"Sitting on 3.4 per cent, this might be a fraction out of Labor's reach - especially if populists' preferences don't flow to Labor (but I think they will at 50-50)," Dr Williams said.
"George Christensen, like Dutton, is very high profile and has won friends over early support for the banking royal commission but he's also polarising and has many detractors.
"The populist vote here won't be as high because George already services that populism. I'd expect George to very narrowly hang on."
Veteran psephologist Malcolm Mackerras, a visiting fellow at the Australian Catholic University, tipped Labor to win Dawson along with other marginal Queensland seats including Petrie, Dickson, Capricornia, Forde, Flynn, and Bonner.
But he added that he "would not be surprised" if one or two of the LNP sitting members held on "for local or personal reasons". "I am not willing to name seats in that regard," he said.
Australian National University politics expert Jill Sheppard did not comment on either party's chances but said: "George Christensen sums up so much of the Coalition's problems at the moment."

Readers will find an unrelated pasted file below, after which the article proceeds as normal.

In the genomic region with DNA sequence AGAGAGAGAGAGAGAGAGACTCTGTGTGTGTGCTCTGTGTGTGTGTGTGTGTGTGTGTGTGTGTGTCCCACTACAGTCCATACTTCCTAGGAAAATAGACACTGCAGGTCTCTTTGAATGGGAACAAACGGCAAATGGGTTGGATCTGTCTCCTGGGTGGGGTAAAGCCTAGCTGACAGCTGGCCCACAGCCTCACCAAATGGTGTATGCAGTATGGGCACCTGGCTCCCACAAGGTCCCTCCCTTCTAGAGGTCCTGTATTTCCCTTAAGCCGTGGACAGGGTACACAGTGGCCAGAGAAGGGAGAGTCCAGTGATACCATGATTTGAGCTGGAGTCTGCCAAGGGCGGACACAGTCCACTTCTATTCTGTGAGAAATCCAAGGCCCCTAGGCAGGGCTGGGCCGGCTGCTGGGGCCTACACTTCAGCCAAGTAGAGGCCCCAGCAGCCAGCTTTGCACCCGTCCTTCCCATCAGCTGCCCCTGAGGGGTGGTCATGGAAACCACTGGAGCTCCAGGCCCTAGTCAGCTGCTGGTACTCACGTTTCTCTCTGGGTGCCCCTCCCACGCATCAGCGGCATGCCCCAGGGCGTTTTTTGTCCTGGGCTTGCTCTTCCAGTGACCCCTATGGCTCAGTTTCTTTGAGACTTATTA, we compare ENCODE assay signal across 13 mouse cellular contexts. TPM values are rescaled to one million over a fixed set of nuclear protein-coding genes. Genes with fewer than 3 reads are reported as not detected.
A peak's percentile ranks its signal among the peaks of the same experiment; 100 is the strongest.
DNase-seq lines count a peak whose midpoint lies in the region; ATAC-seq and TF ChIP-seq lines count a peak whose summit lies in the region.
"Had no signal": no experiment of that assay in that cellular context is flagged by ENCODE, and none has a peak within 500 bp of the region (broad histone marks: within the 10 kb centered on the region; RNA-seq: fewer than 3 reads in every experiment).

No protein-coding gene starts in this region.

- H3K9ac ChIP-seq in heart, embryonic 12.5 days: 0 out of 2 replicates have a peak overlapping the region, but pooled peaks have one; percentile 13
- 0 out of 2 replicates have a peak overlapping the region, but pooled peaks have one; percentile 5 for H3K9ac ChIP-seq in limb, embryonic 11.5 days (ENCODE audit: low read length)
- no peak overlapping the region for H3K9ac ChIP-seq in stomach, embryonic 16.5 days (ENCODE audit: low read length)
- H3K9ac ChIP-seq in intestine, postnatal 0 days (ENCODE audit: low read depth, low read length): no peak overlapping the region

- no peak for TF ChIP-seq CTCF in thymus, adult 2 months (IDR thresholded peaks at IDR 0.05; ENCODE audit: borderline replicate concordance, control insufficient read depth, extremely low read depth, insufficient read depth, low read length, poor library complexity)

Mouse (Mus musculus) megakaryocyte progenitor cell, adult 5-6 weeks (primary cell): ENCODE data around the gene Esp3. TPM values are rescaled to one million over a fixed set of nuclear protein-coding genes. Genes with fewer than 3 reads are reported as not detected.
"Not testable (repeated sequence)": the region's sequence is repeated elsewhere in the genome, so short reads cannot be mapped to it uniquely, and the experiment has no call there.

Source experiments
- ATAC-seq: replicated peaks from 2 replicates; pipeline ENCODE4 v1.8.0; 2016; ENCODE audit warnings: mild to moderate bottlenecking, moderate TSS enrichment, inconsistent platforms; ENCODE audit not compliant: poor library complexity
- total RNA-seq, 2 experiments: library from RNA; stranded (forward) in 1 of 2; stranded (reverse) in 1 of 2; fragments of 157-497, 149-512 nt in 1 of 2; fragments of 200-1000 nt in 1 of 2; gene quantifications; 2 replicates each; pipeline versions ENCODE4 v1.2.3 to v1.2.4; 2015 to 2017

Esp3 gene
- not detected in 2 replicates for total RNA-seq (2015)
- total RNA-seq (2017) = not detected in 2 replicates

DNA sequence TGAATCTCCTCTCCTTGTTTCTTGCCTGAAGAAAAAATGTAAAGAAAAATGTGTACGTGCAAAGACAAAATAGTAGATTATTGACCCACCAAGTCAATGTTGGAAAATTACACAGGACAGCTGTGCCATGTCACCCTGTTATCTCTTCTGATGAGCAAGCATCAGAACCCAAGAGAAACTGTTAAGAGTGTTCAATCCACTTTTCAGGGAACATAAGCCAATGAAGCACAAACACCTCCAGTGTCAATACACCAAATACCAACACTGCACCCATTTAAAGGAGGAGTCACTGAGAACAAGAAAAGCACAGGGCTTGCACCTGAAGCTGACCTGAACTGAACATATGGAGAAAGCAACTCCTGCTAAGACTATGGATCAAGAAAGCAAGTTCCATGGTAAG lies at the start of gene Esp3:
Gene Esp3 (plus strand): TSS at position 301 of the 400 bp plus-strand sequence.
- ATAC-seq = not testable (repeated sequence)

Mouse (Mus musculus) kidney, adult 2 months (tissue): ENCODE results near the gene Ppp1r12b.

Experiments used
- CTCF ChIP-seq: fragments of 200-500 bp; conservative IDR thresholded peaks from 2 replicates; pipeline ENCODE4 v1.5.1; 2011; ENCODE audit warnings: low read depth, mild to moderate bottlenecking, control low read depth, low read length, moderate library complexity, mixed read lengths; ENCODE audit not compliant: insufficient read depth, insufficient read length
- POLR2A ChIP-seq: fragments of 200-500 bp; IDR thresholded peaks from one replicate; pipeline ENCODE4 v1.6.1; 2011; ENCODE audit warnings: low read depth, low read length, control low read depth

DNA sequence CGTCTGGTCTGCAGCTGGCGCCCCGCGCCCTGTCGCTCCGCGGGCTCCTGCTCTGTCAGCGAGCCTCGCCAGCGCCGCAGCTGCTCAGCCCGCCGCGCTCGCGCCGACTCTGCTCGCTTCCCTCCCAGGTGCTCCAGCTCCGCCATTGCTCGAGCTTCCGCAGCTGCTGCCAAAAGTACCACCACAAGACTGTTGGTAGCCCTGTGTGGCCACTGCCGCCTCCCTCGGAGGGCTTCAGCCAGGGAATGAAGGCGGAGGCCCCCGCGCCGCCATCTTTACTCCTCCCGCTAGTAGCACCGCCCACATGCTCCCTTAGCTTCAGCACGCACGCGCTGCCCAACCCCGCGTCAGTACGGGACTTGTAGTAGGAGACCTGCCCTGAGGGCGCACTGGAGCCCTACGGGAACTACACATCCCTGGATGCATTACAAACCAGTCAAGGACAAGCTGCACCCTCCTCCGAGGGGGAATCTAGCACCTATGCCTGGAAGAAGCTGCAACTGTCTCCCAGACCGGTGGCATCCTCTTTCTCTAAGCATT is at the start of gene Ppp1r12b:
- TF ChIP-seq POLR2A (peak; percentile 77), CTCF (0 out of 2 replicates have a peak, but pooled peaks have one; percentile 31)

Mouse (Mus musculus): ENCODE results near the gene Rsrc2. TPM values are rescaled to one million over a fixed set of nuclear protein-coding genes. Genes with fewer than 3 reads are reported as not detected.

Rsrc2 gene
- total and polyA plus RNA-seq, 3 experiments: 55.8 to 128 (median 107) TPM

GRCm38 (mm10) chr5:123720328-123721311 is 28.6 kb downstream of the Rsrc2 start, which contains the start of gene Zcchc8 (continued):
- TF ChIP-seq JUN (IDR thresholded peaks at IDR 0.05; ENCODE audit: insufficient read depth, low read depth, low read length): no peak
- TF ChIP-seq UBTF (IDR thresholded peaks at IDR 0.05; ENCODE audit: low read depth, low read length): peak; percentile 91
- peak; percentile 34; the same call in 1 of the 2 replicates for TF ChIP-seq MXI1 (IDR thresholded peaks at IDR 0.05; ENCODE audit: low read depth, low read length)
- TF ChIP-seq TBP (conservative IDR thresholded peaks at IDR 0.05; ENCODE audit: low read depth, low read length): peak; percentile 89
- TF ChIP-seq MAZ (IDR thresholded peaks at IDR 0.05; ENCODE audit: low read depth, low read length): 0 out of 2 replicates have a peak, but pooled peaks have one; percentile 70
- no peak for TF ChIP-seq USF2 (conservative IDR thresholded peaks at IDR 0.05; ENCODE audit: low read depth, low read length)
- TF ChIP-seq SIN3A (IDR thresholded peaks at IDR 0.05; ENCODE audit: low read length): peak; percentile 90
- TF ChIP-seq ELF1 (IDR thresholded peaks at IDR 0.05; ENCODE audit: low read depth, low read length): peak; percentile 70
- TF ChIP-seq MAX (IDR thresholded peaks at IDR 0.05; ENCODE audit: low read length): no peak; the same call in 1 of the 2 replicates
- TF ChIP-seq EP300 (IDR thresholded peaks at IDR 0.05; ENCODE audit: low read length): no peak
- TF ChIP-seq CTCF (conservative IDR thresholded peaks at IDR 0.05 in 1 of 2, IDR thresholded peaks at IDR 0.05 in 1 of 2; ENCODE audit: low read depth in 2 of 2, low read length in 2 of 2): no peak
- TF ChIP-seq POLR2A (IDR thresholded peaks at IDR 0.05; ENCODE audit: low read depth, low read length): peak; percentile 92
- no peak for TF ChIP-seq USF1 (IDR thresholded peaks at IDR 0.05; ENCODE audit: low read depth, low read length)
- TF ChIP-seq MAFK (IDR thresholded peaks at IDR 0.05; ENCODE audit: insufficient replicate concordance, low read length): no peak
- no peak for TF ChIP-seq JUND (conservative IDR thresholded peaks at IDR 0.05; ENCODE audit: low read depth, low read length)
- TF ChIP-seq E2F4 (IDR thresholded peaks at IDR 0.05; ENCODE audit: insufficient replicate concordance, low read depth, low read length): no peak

"Are they fiscally conservative and social liberal parties, as a lot of voters seem to expect? Or are they, in Christensen's mould, financially nationalistic and socially conservative?"
WHAT VOTERS WANT
Power prices, jobs in North Queensland and aid for drought-stricken farmers are hot-button issues for Dawson voters.
Support for the coal industry and mining jobs are other issues getting traction for current Member for Dawson George Christensen.
A social media analysis by Storyful Australia shows Christensen is also outstripping Labor candidate Belinda Hassan in terms of cut through with voters online.
WHAT WILL SWAY THE VOTE IN QUEENSLAND
Home Affairs minister Peter Dutton may be unsafe in Dickson, but the Liberals' asylum-seeker policy push is likely to secure votes in the sunshine state as concerns for border protection and immigration heat up, political scientist Dr Paul Williams says.
Both of the major parties will need to lift their game if they want to win over Queensland's 'mini-states' ahead of election day and job security, cost of living, economy and infrastructure are issues residents want to hear.